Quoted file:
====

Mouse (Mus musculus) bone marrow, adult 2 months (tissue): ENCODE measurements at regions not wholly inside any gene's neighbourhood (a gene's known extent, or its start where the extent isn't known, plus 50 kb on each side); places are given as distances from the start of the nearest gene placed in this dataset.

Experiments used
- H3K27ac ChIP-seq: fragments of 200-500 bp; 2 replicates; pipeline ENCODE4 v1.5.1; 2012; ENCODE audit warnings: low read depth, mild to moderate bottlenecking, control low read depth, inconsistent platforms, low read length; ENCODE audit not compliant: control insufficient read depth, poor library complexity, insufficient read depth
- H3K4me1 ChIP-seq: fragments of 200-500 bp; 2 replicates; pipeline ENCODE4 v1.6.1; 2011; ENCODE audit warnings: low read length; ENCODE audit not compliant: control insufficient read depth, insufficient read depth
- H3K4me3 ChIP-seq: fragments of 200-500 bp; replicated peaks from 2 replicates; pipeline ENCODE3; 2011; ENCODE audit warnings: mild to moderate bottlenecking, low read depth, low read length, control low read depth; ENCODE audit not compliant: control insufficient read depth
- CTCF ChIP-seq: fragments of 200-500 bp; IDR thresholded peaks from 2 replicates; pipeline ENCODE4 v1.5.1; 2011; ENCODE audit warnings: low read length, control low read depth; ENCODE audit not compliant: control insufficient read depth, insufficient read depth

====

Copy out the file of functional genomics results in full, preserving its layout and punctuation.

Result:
Mouse (Mus musculus) bone marrow, adult 2 months (tissue): ENCODE measurements at regions not wholly inside any gene's neighbourhood (a gene's known extent, or its start where the extent isn't known, plus 50 kb on each side); places are given as distances from the start of the nearest gene placed in this dataset.

Experiments used
- H3K27ac ChIP-seq: fragments of 200-500 bp; 2 replicates; pipeline ENCODE4 v1.5.1; 2012; ENCODE audit warnings: low read depth, mild to moderate bottlenecking, control low read depth, inconsistent platforms, low read length; ENCODE audit not compliant: control insufficient read depth, poor library complexity, insufficient read depth
- H3K4me1 ChIP-seq: fragments of 200-500 bp; 2 replicates; pipeline ENCODE4 v1.6.1; 2011; ENCODE audit warnings: low read length; ENCODE audit not compliant: control insufficient read depth, insufficient read depth
- H3K4me3 ChIP-seq: fragments of 200-500 bp; replicated peaks from 2 replicates; pipeline ENCODE3; 2011; ENCODE audit warnings: mild to moderate bottlenecking, low read depth, low read length, control low read depth; ENCODE audit not compliant: control insufficient read depth
- CTCF ChIP-seq: fragments of 200-500 bp; IDR thresholded peaks from 2 replicates; pipeline ENCODE4 v1.5.1; 2011; ENCODE audit warnings: low read length, control low read depth; ENCODE audit not compliant: control insufficient read depth, insufficient read depth